I've always been fascinated with Liza Lou's work. Not the work itself though, the process. How many beads can one person repetitively weave or place onto a sculpture that is enormous, repeating a task that is even more so? What makes her tick?

Liza Lou recently had a gallery exhibit in London and it was reviewed by Adriane Searle, of The Guardian. Mr. Searle provides us with a look into her life and her compulsion with all things beaded. It's a review that also touches on things you might not want to know. But then, you might want to know that she was tormented as a child and perhaps this is what drives her as an adult.

Could she really be the genius the MacArthur Foundation thinks she is? Perhaps. Click on the title above to read the review. At the bottom of the article you'll find links to her exhibit at the White Cube Gallery in London and a webpage from Dietsch.com that shows a variety of images of her work.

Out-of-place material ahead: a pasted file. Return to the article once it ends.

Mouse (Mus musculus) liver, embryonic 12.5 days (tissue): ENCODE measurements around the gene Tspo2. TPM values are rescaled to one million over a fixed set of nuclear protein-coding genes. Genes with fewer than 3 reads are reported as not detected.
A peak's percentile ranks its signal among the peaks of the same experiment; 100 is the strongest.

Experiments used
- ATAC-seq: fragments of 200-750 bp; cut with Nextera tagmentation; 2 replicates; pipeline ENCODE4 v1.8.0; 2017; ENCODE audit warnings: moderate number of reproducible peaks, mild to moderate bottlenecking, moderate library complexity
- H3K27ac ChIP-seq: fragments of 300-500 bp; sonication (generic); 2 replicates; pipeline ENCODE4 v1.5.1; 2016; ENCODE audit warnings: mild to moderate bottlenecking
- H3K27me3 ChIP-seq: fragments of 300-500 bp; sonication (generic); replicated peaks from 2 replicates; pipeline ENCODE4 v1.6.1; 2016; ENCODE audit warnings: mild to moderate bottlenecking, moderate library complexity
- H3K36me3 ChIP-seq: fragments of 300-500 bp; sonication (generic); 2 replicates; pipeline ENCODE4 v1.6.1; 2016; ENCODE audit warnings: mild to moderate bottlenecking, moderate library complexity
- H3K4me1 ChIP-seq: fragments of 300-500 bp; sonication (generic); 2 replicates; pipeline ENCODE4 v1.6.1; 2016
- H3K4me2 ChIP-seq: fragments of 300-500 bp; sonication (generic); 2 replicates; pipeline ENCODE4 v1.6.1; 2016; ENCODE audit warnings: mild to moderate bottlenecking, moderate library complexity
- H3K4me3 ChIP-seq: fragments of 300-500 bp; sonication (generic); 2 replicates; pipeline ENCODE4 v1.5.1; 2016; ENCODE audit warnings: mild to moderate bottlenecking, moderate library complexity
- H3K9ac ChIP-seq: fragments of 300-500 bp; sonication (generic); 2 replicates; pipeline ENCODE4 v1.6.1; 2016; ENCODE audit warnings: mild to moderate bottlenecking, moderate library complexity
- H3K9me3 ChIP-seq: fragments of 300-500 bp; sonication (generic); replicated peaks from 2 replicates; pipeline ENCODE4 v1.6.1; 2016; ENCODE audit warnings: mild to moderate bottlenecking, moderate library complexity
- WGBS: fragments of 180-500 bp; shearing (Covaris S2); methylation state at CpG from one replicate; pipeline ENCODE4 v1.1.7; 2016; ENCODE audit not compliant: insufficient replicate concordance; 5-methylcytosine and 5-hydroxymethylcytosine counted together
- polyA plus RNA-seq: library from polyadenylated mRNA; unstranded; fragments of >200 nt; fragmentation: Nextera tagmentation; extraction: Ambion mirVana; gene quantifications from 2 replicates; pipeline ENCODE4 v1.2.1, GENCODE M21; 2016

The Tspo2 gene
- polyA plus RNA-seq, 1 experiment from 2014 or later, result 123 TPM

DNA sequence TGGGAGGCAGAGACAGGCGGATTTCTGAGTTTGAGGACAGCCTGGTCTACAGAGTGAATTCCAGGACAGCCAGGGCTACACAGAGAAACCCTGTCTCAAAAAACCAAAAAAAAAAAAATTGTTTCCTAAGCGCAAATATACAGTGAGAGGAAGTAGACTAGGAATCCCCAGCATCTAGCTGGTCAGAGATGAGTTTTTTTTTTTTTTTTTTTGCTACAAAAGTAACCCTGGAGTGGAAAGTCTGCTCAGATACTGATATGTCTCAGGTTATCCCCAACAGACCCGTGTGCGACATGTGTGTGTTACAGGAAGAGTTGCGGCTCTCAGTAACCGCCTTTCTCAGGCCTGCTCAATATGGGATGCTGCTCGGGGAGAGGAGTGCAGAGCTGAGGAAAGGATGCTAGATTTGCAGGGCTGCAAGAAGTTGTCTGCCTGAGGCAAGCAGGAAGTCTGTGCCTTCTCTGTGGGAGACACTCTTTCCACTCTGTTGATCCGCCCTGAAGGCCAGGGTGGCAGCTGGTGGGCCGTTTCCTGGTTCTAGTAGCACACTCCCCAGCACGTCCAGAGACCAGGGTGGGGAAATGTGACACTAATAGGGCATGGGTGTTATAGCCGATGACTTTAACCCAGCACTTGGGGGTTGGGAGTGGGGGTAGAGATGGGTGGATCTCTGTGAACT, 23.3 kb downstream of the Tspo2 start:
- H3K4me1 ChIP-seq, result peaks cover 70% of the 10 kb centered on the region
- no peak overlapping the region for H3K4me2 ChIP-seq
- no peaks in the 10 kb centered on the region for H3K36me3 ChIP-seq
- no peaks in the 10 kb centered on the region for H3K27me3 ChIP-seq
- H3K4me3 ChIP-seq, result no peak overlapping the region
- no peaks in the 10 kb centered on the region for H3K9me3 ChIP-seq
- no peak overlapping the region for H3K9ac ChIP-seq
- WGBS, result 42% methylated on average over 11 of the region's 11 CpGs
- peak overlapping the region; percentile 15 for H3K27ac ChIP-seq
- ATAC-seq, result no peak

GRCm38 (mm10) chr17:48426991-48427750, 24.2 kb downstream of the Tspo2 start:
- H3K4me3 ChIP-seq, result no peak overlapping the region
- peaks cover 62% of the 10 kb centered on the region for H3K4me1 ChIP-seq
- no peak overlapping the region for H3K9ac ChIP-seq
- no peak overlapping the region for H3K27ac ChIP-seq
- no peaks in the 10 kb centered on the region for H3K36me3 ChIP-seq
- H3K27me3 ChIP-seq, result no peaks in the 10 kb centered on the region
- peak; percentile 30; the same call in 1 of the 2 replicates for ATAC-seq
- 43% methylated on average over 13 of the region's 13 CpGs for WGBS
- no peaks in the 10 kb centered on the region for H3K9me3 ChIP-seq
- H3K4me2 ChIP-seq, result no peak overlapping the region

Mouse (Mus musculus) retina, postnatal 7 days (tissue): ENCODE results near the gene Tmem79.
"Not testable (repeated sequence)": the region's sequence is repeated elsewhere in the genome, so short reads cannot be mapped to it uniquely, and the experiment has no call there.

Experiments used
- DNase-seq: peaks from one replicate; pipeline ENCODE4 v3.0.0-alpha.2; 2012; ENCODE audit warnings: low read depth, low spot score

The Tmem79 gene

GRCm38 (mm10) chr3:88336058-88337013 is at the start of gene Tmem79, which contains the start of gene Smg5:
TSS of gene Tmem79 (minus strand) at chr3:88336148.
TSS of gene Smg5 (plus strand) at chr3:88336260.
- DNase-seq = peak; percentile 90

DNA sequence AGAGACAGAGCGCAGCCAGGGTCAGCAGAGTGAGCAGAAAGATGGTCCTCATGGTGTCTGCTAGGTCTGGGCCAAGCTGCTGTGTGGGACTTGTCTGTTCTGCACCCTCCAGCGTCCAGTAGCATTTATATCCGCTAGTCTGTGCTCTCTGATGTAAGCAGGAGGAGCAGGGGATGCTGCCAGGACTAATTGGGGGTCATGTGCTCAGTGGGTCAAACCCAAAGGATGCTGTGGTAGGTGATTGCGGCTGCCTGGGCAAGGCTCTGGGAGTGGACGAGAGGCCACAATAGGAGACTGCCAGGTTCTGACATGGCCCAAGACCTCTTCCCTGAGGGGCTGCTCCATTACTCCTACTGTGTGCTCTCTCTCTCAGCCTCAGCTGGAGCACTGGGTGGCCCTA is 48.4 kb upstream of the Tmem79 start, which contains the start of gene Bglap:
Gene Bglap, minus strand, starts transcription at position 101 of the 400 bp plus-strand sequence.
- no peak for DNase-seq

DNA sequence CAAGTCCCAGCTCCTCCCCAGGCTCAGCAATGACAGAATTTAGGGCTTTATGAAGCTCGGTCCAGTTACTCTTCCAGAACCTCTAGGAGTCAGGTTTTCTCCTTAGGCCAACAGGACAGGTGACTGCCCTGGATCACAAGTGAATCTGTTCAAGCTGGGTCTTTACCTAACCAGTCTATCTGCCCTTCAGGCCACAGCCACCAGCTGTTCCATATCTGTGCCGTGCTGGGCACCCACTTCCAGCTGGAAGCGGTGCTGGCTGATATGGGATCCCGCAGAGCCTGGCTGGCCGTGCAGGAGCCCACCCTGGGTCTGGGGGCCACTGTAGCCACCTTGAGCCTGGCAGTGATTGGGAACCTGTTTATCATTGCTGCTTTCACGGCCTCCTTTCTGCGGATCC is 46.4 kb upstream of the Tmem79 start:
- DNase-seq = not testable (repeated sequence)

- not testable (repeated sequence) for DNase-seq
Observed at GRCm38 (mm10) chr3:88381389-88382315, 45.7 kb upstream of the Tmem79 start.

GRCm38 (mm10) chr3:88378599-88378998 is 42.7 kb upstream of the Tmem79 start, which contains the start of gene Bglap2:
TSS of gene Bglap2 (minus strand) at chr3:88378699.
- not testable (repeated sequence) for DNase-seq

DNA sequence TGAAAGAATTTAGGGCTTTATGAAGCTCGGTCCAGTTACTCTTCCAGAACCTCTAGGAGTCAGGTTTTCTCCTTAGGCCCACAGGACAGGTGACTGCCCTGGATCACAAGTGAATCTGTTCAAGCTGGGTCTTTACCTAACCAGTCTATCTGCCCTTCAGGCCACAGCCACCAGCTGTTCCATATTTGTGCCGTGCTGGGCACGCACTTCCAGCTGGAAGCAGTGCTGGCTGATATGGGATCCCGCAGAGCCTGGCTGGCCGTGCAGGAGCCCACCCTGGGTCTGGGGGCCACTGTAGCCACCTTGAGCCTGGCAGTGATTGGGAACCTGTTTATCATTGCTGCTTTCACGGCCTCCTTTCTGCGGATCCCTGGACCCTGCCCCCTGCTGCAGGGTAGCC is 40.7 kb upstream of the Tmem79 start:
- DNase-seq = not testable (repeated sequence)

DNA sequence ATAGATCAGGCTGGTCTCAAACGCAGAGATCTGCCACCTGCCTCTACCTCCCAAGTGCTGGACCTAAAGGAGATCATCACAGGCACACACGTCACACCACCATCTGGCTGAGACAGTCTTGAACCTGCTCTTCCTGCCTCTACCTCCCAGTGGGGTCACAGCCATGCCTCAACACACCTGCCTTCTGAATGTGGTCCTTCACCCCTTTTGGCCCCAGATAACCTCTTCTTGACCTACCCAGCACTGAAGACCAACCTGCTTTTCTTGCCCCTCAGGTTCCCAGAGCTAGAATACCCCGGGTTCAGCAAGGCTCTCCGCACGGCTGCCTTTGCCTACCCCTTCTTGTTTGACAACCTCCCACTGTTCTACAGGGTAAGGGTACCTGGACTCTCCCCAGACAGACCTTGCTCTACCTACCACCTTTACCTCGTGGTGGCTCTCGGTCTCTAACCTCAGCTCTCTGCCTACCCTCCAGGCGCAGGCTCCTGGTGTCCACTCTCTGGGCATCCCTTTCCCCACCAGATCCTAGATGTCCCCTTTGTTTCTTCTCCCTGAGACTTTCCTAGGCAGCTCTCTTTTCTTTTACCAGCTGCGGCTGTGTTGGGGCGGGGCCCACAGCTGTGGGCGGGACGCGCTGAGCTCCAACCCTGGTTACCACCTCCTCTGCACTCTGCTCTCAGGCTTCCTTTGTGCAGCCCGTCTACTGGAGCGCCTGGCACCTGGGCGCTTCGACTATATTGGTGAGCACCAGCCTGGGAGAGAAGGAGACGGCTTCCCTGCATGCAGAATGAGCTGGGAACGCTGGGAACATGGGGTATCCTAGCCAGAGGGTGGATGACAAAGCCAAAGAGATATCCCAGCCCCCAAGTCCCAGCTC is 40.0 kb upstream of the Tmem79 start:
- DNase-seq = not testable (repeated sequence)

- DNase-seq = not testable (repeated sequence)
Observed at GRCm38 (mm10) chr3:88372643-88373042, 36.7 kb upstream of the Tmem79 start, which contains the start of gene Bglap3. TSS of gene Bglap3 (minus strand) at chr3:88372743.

More on the web:
Village Voice
San Francisco Art Institute
Moco Loco
Aid to Artisans

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Monday, October 16, 2006

Connie Marie's Slide Show

I was just over at Connie Marie's new bead blog My Beadwork Projects and I discovered her slide show! Last Wednesday, she posted a slide show of pieces of her beadwork and it's a lovely format. What's especially nice about it is that the viewer can't take a photo off the slide show and save to their hard drive. You might be wondering why that would be an issue, but all of us risk our work being copied if we post it to the internet, and this might be one way around that.

You can create your own slide show on slide.com, here's the direct link: Slide dot com

I can't wait to try it!!!

Friday, October 13, 2006

More Beautiful Beadweavers

I've got three new French and one Italian beadweaver to feature for today. They are so talented:
Kashaya
Riviere de Perles
Mireya
RS Jewels